The House on Highland Street: Crime Scene Intimate Partner Homicide
This afternoon my hands shook as I tried to keep the camera steady while standing in front of the 1960’s style bungalow childhood home where I grew up in Chicago.The photo on the left was the gangway I walked every morning leaving for school and then when I would return home. After school that gangway was always filled with high emotions, my brother and I never really knew what to expect once we arrived in front of our house.
We would be taught, in fire drill style, how to call out to our mother, before we entered the home. Unless she personally opened the back door or said “okay” we could not enter. Instead, our instruction was to run to the furthest house on the block and call the police. For the majority of my growing up years, this house was a crime scene.
Everyone believed by the appearance in the neighborhood that it was just a house on a quiet street in a “good, no crime, community.” We appeared no different than the other families on the block, and like every other street in the neighborhood, we were considered a safer place to live only because my father was a Chicago Police detective.
I always thought that if people only knew what really went on behind that front door, they would somehow pull us out and take us away to a safe place to live. As a child, no one ever believed me when I would say “my father beats my mother.” One time I was suspended from school for writing a poem that went something like this:
This man who drinks and carries a gun
each night he’d come home we’d have no fun,
that bottle, that gun, no place to run.
My father, like most abusers, was a clever manipulator. To the outside world he was a loving husband and father who also happened to be a cop by profession.
On January 19, 1989, the quiet house on Highland street would turn into a gruesome and bloody crime scene. My father would make good on his life long promise to kill my mother before turning the gun on himself.
Today, because of their deaths, many victims and their children are alive. You see, this place that I called home would be the training ground in which lives would be saved. Taking 18 years of crime scene experience, learning from a veteran victim, my mother, and a serial abuser who happened to be licensed to carry a badge and a gun, my father, would forever change how the world dealt with intimate partner homicide and violence.
There are far too many homes across the country in quiet little neighborhoods just like mine where violence is silenced behind closed doors. We still do not treat intimate partner violence and stalking as a crime. The house on Highland should be a wake up call to us all, that not much has changed since the laws were passed. And those laws were put in place because of the bloodshed. They were not signed by Governors across the country with a pen of ink, but blood from those slaughtered and erased by those who professed to love them.
You want change? Then everyone must be willing to give this issue more then lip service. If you know someone in an abusive relationship, if you are a lawyer practicing in family court, if it is happening to you, a plan of action is your key to safety. The book Time’s Up is based on women, like my mom, who were silenced in the prime of their lives. This is your prescription to safety. Below is a sample of the video you need to prepare, if you do nothing else, the abuse affidavit and video will go a long way,if something happens.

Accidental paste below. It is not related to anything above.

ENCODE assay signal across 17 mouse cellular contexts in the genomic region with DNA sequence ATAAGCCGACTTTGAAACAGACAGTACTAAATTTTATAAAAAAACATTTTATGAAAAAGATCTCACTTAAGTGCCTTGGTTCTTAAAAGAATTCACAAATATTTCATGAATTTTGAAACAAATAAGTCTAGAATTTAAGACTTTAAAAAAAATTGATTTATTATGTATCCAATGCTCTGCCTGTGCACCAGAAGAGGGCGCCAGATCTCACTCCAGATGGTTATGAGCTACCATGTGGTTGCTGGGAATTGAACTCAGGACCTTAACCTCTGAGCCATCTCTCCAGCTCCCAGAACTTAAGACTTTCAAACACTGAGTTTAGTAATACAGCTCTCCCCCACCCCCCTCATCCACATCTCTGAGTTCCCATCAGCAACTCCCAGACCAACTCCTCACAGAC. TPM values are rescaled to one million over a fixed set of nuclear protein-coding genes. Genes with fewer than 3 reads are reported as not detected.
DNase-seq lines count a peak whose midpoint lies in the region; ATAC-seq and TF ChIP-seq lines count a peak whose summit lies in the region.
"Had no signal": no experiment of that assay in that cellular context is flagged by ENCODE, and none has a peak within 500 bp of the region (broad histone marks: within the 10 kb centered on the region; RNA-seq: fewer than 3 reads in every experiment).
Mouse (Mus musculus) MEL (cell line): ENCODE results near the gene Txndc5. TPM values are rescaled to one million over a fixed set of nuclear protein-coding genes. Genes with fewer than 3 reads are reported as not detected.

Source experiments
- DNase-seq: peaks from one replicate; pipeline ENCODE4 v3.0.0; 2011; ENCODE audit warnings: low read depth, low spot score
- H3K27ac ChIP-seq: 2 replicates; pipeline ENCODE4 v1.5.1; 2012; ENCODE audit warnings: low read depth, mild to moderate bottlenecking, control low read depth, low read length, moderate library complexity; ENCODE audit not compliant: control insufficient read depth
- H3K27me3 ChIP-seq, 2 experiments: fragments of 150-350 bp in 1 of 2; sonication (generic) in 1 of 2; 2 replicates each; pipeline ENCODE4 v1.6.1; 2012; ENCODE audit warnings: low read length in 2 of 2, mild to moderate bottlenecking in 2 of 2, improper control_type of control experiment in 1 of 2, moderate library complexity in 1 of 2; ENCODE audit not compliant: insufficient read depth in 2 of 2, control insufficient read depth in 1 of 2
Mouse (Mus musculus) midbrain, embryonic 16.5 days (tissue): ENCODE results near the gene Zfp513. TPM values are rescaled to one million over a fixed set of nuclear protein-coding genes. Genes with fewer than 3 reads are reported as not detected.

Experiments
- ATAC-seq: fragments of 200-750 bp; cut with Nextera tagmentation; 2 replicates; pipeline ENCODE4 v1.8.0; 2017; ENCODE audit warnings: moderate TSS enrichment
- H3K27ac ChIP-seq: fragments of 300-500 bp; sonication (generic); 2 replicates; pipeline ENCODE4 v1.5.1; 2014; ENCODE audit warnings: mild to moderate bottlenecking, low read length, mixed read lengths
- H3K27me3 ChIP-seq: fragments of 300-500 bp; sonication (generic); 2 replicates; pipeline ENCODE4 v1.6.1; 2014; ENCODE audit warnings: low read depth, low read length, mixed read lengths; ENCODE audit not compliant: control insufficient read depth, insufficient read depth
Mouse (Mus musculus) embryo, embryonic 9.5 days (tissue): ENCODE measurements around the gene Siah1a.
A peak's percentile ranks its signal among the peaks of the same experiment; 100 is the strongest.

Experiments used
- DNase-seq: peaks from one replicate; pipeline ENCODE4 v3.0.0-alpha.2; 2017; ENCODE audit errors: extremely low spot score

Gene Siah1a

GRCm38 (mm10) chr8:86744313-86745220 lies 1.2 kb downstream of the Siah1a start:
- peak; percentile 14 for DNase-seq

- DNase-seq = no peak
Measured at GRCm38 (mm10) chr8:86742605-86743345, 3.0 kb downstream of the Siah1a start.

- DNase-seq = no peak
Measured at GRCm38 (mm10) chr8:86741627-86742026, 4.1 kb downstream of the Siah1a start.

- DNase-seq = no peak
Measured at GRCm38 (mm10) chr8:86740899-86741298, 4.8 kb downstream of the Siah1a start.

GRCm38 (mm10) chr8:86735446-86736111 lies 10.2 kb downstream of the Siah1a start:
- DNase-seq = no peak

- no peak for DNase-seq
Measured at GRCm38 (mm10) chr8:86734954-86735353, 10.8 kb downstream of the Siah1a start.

Looking back, I don’t think my mother ever really believed my father would actually follow through and kill. But he did. Most women that I assist and keep alive, never want to believe the person with whom they enter a relationship could be capable of killing.
Don’t take the chance!
Once you are threatened, hit, stalked, questioned in a controlling way, a second chance to save your life, is no longer an option.
“If you are reading this and find yourself in a similar situation, know that there are measures you must take before announcing the end of your relationship. These safety precautions can be found in the book, “Time’s Up: A Guide on How to Leave an Abusive and Stalking Relationship” by Susan Murphy Milano. Don’t take things into your own hands without expert guidance.” (Mothers Are Vanishing)
I cannot stress enough, if you are in a relationship that has a history of violence, simply mustering up the courage to confront the person and say it is over, without the proper tools, can cost you your life!
One of the major reasons women stay in abusive relationships is fear. They are afraid of what will happen to them and their children if they leave. Sadly, their fears are often justified; statistics show that a woman is at the greatest risk for injury when she announces her plans or leaves an abusive relationship.
The book “Time’s Up A Guide on How To Survive and Abusive and Stalking Relationship” is the prescription, if you will, that every person must obtain before they announce they are leaving. Below is an example from Chapter 4, one of many unique tools provided in the book. It is available on Amazon.com, or you can purchase via e-book or on a cd. If you have questions, the email address is: [email protected]
If you do nothing else, please take one important step that if something does happen to you, if you do vanish like Stacy Peterson, Vensus Stewart, Rachel Anderson, Susan Powell, Lisa Stebic, or are found murdered like Monica Beresford-Redmond, Franki Jacobson, Renee Pagel, Summer Inman, Kelly Rothwell and others where the person responsible has gotten away with murder that your voice and record of the abuse will be captured and recorded. Do it for you friends, family and loved ones. Do it for your children. Do it for you!